Researchers recently tested a prosthetic arm that articulates by reading signals from the spine of the user. Despite what you may believe, this is revolutionary technology compared to today’s prosthetics. It’s easy to see the confusion.
Anyone who saw The Empire Strikes Back (1980), the scene where Luke gets his custom-fitted prosthetic hand, assumed we were years away from this kind of technology. We do have some advanced prosthetics. Connecting them to the brain is the issue.
One must marry one of the most sophisticated inventions in our experience, the human body, with some clunky tech, called the best we’ve got so far. Wiring the human nervous system to a motherboard is challenging enough, not to mention fixing the device to the body in such a way that it doesn’t fall off or create scar tissue. There are many moving parts.
This latest research from the University Medical Centre in Gottingen, Germany, headed up by Professor Dario Farina might solve one of those parts.
We’ve been hammering out more realistic prosthetic limbs since people have been losing their original parts. This newest tech could bridge us to Luke Skywalker technology in a matter of years.
We’ve been crafting prosthetics as long as people have been surviving with missing limbs. We can thank war for most of our advancements. With every battle, more soldiers returned demanding better prosthetics.
Today’s most advanced prosthetics work by responding to twitches made users from remnant muscles. The rejection rate is about 40-50%, so half. For the other half, they suffer limited mobility. In best case scenarios, an amputee will enjoy two different commands from a prosthetic limb.
“When an arm is amputated the nerve fibers and muscles are also severed, which means that it is very difficult to get meaningful signals from them to operate a prosthetic,” said Farina.
The swell of 3D printing technologies in the last
decade few years churned out simple prosthetics to a wider demographic of people. Despite all our advances, in most places, prosthetics are costly luxuries folks can’t afford.
What these newest devices still lack is the sophistication to connect to the user’s brain like a real limb. Farina’s research has taught us that is is possible to read signals from closer to the spine, then transmit more complex commands to a prosthetic.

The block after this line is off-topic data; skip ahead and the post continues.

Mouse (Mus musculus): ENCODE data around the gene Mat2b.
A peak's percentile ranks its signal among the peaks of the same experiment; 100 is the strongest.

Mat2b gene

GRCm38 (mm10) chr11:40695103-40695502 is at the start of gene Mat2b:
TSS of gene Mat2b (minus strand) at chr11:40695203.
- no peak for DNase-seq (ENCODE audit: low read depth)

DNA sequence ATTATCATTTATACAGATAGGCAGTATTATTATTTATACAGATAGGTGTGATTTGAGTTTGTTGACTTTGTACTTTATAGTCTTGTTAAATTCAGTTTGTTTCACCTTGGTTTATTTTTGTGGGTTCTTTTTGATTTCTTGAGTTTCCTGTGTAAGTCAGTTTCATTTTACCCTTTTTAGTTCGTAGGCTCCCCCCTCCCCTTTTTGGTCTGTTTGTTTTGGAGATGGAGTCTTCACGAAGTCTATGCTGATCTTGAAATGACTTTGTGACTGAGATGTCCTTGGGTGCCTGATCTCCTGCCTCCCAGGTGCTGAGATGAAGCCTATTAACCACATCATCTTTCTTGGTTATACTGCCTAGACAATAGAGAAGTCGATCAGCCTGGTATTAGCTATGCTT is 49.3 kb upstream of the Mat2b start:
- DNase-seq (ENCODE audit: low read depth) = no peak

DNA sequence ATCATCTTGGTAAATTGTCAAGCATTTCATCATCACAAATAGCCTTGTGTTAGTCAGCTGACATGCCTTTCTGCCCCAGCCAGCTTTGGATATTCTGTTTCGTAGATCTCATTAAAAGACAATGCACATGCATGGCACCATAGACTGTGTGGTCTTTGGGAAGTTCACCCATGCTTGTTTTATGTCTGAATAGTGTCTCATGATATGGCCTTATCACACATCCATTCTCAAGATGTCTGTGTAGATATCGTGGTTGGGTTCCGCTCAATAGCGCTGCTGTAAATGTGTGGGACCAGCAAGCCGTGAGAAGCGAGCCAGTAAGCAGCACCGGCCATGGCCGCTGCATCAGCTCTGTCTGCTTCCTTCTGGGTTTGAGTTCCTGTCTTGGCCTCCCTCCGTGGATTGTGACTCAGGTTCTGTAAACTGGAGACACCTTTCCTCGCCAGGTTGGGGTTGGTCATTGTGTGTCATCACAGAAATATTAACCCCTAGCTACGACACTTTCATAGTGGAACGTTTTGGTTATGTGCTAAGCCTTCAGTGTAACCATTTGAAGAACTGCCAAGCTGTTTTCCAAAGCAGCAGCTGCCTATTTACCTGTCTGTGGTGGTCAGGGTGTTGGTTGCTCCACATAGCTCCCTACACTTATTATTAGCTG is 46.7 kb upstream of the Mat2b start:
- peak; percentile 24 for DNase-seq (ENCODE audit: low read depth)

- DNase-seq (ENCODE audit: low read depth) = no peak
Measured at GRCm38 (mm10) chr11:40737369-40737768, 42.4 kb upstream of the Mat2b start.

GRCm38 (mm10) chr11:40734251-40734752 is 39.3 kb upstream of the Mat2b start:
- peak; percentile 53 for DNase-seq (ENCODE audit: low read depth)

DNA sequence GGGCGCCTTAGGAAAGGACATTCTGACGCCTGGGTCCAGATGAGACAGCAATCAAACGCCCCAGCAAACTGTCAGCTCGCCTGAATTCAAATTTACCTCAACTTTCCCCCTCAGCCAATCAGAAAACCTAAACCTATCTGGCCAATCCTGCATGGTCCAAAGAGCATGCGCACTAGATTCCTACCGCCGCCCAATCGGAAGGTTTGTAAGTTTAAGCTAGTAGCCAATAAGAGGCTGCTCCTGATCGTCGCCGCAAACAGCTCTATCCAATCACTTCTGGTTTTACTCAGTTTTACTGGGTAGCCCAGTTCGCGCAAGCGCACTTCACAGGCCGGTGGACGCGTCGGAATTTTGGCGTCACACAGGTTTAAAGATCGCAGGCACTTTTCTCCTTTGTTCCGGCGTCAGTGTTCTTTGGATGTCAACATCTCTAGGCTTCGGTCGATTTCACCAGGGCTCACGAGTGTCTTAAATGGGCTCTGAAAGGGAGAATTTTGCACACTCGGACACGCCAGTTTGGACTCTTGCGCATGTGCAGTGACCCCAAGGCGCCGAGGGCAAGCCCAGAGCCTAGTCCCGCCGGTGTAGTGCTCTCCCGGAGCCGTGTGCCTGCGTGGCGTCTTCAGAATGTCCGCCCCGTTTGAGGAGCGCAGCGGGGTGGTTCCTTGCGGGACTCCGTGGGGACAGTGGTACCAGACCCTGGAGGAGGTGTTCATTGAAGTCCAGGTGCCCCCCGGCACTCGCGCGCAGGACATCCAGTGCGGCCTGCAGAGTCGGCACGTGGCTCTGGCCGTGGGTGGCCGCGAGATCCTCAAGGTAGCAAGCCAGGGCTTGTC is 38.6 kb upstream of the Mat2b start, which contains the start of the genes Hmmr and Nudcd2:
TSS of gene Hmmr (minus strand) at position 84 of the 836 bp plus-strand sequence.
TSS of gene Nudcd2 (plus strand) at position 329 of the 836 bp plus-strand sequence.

The nerves at the amputation site are too damaged to prove useful, but closer to the spinal cord, we find better signals from the brain. The trick was in decoding those signals, then translating them into something a prosthetic could understand. This is what Farina’s team has done.
Of this research, Farina said, “We’ve tried a new approach, moving the focus from muscles to the nervous system. This means that our technology can detect and decode signals more clearly, opening up the possibility of robotic prosthetics that could be far more intuitive and useful for patients.”
Farina’s team developed a system to capture electromyographic signals, called EMG, which are electrical signals produced in the muscles. They asked patients to manipulate imagined limbs, the missing ones, following the team’s commands.
So, for example, they might tell the patient to imagine making a fist. They would record the EMG signals at the nerve branches by the spine, mapping the patterns.
By repeating these exercises, testing for a variety of articulations, they were able to understand what the signals looked like when a patient wanted to perform a specific task.
From this information, they could customize a language translator of sorts. They could translate signals between the spinal nerves and the prosthetic. Patients from Farina’s research experienced a more dynamic prosthetic experience.
The results of this work are proof of concept. From here, Farina expects they can grow a more robust application of the technology. Marrying this with the 3D prosthetic revolution, it’s hard not to get excited about the future of prosthetics.
Farina now works at the Imperial College in London, but this research was at Gottingen in collaboration with co-authors from Europe, Canada, and the united States.